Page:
Everything You Need to Know About Sweet Potatoes

Sweet Potato Facts, Selection, and Storage

Sautéed Sweet Potatoes

 The Spruce

Sweet potatoes are often mistakenly called yams, but they are two different vegetables. While they are similar to potatoes this root vegetable isn't as hardy and will require some special care when choosing and storing. Keep reading to learn everything there is to know about the sweet potato. 

History of the Sweet Potato

Sweet potatoes are the root of a vine in the morning glory family and native to the New World tropics. Its history dates back to 750 B.C. in Peruvian records. Columbus brought the sweet potato to the New World from the island of Saint Thomas. Sweet potatoes are a favorite in the Southern US, particularly for the Thanksgiving holiday. 


Watch Now: What are the Differences Between Yams and Sweet Potatoes?

Botanical Name

Ipomoea batatas

Common and Other Names

sweet potato, yam (in error), patata, patae, susse kartoffel, patata dulce, patate douce, patata dolce, batata doce, batatas

Sweet Potato Availability

Prime season for fresh sweet potatoes is from October to January but they are available sporadically throughout the year. They are also readily available canned and frozen year-round. Buying them in-season is always preferable as their off-season prices can be more expensive. Many also find the flavors are richer in season.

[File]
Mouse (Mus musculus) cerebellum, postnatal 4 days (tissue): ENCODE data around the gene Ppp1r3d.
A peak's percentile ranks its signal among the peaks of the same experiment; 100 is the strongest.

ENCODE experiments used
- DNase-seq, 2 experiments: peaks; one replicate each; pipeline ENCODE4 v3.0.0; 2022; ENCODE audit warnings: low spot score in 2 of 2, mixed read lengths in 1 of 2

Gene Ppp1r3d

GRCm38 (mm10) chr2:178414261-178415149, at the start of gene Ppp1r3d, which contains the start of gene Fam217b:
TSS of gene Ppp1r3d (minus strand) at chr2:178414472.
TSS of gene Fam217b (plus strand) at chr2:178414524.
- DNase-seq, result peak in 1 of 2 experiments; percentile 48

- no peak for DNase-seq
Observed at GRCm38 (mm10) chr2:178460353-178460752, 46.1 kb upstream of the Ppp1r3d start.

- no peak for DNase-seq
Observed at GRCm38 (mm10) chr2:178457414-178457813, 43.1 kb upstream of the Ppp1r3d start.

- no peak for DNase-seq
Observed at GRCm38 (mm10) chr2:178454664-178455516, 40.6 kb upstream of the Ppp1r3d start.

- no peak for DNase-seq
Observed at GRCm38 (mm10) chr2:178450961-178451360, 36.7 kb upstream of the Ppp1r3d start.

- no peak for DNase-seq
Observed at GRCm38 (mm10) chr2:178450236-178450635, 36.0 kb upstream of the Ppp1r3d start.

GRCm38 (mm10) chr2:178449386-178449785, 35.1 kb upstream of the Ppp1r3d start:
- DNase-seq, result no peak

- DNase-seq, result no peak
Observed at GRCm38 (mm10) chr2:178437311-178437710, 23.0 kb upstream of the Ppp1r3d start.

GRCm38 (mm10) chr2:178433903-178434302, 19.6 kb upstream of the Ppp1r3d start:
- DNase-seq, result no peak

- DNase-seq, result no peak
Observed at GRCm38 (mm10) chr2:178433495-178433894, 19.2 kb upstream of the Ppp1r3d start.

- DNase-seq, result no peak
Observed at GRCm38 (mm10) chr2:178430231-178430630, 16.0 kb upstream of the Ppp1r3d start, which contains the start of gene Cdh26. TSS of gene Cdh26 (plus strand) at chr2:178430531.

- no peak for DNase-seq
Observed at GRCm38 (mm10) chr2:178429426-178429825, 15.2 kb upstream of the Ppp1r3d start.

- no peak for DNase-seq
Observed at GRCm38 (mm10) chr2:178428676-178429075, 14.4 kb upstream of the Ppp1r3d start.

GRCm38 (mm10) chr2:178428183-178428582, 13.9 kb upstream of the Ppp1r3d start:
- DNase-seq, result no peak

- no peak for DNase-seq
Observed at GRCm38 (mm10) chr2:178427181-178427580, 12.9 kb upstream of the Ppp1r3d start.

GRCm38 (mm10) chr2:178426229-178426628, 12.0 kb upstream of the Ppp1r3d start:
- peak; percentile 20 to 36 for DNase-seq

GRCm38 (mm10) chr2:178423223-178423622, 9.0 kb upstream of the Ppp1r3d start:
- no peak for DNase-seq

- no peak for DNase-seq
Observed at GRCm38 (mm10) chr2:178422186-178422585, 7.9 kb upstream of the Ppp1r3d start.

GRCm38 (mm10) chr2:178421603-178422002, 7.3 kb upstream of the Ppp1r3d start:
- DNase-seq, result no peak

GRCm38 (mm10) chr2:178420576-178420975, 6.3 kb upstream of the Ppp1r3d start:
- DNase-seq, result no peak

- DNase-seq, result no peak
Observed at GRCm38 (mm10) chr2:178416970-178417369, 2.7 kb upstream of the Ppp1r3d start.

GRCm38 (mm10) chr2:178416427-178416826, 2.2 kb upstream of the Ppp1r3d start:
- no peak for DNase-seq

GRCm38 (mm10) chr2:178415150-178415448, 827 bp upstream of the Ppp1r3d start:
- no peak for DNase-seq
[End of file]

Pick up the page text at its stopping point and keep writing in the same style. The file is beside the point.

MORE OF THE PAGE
Sweet Potato Selection

Select tubers with tight, unwrinkled skins with no blemishes or bruises. You'll want to avoid bruised sweet potatoes as they will rot very quickly.

Sweet Potato Varieties and Forms

The yellow or orange tubers are elongated with ends that taper to a point and are of two dominant types. The paler-skinned sweet potato has a thin, light yellow skin with pale yellow flesh which is not sweet and has a dry, crumbly texture similar to a white baking potato. The darker-skinned one (most often called yam in error) has a thicker, dark orange skin with vivid orange, sweet flesh, and moist texture. Varieties include Goldrush, Georgia Red, Centennial, Puerto Rico, New Jersey, and Velvet.

Sweet Potato Storage

Unlike potatoes, fresh sweet potatoes generally do not store well, except under ideal conditions, and bruised ones rapidly deteriorate. In a dry, dark, cool (55 F.) place, they can last up to three to four weeks. Plan on using within one week of purchase and do not refrigerate. Cooked sweet potatoes can be stored in the refrigerator in a covered container for 4 to 5 days. To freeze, pack in an airtight container, leaving 1/2-inch headroom and store for 10 to 12 months at 0 F.

Miscellaneous Sweet Potato Information

Unfortunately, when sweet potatoes begin to go bad, you cannot just cut away the bad part, since the damage will be reflected in the flavor of the entire potato.

Canned sweet potatoes are readily available year-round and are often confusingly labeled as yams.